Appellant contends that the evidence presented at trial was insufficient to support the jury's finding of guilt. Specifically, appellant contends that there was no evidence indicating that appellant actually intended to engage in sexual activities for a fee. In essence, appellant contends that the offenses provided for in NRS 201.354 and NRS 201.358 are specific intent crimes and that the state is obligated to prove that she intended to actually engage in sexual conduct for a fee. The state argues that the offenses provided for in NRS 201.354 and NRS 201.358 are general intent crimes and that the state is obligated to prove that appellant knowingly solicited another to engage in sexual conduct, and that the state is not obligated to prove that she intended to follow through on her offer.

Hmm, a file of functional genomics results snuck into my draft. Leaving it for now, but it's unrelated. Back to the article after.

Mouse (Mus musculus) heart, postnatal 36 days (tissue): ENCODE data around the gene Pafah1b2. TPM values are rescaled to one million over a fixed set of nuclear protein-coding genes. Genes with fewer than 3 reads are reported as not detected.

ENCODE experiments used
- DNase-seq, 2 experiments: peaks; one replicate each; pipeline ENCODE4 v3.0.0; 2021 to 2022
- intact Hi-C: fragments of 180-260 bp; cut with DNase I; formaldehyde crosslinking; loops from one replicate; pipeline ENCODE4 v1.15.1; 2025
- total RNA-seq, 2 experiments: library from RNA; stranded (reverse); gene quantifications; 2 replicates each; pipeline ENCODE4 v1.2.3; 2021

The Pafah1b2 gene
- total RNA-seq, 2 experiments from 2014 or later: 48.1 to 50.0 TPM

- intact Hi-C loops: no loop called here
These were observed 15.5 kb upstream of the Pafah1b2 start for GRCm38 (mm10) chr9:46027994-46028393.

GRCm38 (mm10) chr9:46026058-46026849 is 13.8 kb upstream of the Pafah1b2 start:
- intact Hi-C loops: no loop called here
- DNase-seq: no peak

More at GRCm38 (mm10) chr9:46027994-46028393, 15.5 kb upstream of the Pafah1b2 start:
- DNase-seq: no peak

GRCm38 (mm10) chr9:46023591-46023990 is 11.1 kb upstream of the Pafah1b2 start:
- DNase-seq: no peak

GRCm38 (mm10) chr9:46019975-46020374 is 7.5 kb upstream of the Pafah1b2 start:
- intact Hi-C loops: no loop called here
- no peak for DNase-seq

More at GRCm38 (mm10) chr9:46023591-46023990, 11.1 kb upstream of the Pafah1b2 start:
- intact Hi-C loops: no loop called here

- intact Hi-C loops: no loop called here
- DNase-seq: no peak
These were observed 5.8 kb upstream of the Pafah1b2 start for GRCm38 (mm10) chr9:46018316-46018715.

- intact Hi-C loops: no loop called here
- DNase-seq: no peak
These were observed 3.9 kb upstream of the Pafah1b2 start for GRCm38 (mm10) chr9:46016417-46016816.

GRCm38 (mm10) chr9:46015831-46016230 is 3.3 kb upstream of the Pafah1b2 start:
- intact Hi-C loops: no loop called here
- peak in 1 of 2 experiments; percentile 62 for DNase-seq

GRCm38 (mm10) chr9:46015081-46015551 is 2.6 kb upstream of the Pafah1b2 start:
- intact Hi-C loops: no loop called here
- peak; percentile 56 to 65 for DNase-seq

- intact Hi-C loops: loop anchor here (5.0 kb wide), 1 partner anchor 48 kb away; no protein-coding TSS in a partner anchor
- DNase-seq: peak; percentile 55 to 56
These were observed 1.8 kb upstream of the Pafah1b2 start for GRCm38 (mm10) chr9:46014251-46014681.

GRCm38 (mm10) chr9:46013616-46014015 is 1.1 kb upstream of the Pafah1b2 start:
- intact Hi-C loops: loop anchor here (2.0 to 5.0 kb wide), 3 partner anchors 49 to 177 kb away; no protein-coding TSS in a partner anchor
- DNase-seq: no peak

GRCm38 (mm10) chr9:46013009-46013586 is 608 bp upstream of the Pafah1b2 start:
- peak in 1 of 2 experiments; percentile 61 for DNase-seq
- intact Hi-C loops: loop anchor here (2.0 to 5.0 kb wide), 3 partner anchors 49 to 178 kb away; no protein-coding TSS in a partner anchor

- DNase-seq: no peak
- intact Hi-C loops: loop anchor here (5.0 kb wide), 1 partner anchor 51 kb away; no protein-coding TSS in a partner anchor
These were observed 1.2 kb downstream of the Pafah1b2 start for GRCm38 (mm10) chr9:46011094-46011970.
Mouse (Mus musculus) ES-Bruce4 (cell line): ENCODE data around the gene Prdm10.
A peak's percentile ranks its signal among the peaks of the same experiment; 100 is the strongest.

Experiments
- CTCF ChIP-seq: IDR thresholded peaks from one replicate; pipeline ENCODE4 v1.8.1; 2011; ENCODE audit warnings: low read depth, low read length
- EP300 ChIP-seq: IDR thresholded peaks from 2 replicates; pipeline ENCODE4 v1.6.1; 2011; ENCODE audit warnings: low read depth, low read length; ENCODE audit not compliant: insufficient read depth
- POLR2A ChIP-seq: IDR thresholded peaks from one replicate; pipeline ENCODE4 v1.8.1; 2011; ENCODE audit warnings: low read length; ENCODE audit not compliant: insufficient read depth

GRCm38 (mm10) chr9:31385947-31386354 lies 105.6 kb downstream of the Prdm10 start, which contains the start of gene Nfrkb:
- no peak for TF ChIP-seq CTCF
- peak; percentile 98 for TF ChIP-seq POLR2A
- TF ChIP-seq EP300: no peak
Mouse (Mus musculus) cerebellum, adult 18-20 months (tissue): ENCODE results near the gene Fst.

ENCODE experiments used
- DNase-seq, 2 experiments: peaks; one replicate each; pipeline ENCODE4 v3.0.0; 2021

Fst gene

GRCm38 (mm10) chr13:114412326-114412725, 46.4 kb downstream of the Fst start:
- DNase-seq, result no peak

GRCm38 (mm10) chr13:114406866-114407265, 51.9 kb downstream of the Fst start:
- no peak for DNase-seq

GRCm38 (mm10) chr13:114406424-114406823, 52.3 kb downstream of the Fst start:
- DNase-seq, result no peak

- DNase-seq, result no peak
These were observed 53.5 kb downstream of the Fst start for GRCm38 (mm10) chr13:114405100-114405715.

NRS 201.354 provides:
1. It is unlawful for any person to engage in prostitution or solicitation therefor, except in a licensed house of prostitution.
2. Any person who violates subsection 1 is guilty of a misdemeanor.
NRS 201.358 provides:
1. Any person who:
(a) Violates NRS 201.354; or
(b) Works as a prostitute in a licensed house of prostitution,
after testing positive in a test approved by the state board of health for exposure to the human immunodeficiency virus and receiving notice of that fact is guilty of a felony and shall be punished by imprisonment in the state prison for not less than 1 year nor more than 20 years, or by fine of not more than $10,000, or by both fine and imprisonment.
2. As used in this section, "notice" means:
(a) Actual notice; or
(b) Notice received pursuant to NRS 201.356.